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      One development preceding the publication is Germany’s Federal Constitutional Court’s recent ruling that the German sate monopoly of sports betting must be ended by 2007.

The aim is, we understand, for a standardized and controlled approach to online gambling on professional events through private betting companies. Until that time, and to the disappointment of those that might have wished to take advantage of German citizens certain interest in gambling upon the World Cup in their nation this summer, it seems the state monopoly will continue to operate (with bookmakers not licensed in Germany prohibited from taking bets from German citizens).

The Federal Constitutional Court’s decision will see Germany adopt a more congenial approach towards online gambling Act 2005 (GA). The GA does not seek to close its doors to online gambling operators from overseas. It has, instead, chosen the licensing route as the means of regulation which contemplates current practice in the online world, illustrated by provisions regulating betting exchanges.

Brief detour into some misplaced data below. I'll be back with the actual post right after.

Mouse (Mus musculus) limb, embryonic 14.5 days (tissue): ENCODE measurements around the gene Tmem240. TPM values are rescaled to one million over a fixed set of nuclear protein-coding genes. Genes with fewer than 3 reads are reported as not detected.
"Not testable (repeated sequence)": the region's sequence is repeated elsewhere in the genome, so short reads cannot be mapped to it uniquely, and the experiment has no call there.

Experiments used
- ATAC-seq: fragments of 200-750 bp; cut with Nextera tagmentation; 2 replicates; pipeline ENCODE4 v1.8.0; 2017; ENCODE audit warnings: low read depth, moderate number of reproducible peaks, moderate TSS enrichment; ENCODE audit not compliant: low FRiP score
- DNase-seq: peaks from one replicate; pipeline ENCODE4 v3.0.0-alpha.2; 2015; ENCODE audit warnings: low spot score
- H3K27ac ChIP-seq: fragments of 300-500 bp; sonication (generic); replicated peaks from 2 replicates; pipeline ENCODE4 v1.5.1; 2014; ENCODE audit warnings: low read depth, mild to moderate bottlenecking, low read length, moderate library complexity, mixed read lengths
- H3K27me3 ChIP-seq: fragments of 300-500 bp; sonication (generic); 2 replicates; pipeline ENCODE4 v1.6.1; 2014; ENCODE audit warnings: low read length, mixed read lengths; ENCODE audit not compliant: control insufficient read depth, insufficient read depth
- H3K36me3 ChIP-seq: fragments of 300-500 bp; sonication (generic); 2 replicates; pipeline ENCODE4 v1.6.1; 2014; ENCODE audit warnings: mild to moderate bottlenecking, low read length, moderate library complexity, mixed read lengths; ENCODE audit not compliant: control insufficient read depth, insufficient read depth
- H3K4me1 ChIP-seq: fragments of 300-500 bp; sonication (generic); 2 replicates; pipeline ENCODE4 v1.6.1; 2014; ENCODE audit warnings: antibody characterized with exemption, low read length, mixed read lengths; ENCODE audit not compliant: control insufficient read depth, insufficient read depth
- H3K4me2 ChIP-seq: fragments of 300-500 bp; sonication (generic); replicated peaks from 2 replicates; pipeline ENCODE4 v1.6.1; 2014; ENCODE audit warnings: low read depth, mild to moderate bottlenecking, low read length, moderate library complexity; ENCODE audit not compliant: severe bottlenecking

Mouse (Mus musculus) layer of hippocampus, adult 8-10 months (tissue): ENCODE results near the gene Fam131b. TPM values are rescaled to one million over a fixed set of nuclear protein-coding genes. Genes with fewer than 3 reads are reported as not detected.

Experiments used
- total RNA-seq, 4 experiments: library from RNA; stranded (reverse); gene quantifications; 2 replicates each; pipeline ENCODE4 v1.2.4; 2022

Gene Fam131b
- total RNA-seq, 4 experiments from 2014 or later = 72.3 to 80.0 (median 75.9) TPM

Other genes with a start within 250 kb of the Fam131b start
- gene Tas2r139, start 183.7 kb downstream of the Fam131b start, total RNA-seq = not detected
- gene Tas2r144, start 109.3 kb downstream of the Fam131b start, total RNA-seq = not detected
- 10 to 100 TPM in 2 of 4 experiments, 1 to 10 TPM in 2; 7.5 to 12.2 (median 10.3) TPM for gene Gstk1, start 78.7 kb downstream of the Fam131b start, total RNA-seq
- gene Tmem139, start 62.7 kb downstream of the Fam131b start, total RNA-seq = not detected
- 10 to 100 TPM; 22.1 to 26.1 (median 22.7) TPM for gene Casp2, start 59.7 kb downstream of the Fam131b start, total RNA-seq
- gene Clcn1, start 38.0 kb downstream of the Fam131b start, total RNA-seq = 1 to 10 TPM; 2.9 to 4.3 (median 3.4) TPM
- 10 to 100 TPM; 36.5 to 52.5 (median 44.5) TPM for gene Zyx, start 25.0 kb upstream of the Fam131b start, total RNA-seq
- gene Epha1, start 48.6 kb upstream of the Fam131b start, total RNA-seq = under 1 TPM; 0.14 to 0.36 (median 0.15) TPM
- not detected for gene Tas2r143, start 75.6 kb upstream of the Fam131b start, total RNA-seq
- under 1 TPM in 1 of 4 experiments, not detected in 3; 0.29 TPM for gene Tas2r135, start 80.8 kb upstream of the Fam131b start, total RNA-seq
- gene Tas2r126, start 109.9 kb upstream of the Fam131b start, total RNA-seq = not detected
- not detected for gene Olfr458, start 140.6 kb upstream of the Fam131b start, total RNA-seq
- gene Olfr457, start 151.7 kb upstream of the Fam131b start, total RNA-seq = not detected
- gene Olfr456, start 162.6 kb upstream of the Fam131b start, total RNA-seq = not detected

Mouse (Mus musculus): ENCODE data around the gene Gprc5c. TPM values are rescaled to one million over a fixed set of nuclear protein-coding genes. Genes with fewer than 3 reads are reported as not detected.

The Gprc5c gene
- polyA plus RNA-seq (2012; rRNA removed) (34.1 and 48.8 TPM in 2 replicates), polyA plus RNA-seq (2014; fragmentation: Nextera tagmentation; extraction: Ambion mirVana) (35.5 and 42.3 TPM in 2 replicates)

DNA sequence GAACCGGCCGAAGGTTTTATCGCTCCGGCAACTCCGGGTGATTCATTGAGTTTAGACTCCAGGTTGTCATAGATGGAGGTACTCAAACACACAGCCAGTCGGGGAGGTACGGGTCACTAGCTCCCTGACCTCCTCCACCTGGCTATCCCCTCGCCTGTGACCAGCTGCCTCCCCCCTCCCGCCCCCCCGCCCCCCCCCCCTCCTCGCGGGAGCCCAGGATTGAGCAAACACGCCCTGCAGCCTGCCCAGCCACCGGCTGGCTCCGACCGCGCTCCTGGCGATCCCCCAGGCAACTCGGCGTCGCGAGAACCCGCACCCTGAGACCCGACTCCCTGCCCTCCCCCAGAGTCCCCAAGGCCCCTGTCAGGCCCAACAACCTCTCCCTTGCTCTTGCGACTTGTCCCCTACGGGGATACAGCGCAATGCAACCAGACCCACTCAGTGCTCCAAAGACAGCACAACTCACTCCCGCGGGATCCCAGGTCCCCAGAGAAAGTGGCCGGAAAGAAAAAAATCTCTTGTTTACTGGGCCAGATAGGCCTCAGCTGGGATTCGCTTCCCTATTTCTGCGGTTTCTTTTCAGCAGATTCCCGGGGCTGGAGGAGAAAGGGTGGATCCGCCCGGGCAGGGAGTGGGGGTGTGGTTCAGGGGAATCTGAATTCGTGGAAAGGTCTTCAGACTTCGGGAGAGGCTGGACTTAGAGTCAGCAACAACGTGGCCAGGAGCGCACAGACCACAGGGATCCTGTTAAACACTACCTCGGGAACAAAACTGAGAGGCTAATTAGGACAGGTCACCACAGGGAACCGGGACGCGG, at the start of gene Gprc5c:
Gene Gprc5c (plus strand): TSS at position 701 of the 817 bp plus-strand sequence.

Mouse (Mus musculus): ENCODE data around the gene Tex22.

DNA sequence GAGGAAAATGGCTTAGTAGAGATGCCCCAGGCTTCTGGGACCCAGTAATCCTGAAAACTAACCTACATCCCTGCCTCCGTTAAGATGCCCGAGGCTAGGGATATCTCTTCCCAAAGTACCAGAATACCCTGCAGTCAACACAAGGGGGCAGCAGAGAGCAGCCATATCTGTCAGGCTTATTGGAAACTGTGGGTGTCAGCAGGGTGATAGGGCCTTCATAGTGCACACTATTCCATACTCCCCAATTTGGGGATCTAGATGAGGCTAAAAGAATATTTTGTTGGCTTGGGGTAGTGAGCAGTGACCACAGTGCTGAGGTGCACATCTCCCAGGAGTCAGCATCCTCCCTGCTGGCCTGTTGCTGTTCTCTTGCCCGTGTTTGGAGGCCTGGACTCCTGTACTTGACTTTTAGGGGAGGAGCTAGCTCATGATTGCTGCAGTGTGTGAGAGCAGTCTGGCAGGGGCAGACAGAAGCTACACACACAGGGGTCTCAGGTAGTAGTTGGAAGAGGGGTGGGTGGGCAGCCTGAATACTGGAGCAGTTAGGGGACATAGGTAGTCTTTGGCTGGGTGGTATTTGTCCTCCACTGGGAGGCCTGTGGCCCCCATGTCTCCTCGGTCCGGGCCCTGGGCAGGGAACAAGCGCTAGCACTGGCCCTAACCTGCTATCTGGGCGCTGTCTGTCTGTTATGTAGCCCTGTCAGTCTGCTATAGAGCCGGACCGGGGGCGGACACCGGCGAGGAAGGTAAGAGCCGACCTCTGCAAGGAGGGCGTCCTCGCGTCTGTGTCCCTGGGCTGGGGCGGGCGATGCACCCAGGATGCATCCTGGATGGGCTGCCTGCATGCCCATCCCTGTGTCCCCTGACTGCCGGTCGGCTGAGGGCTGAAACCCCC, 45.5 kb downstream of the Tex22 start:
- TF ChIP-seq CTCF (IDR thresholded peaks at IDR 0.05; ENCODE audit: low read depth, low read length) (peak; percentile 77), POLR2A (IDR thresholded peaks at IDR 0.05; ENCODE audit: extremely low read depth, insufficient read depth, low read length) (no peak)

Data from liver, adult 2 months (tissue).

Much to the chagrin of certain countries and states, online gambling, provided by offshore operators, is not going to go away.
      There are signs that current laws seeking to prevent or limit online gambling by overseas operators may have a short shelf life. The tentative conclusions revealed by Mr Skala of the Swiss Institute of Comparative Law are that   certain European Member States may be failing to make real assessments of proportionality and are disguising their own fiscal objectives by seeking to restrict the freedom of offshore gambling organizations.

The recent ruling in Germany and the GA in the UK seem to be supportive of a path towards   acceptance of online operators based overseas. The WTO has already ruled against the US for attempting to block internet gambling by its citizens with foreign companies based in countries where internet gambling is legal.

      However, changes to the regulation of offshore or foreign online gambling operators may not mean greater liberalizations of gambling, Greece attempted to ban all forms of internet gambling in 2002, and this may yet be the route that the US looks to take.

Warren Phelops, Partner ( UK ) and Linda Shorey, Partner (US) are heads of the International Betting & Gaming Law Group at Kirkpatrick & Lockhart Nicholson Graham LLP. They would like to thank Ben Harris, a member of their team, for his help in preparing this article.

      This article is for informational purpose and does not contain or convey legal advice. The information herein should not be used or relied upon in regard to any particular facts or circumstances without first consulting a lawyer.



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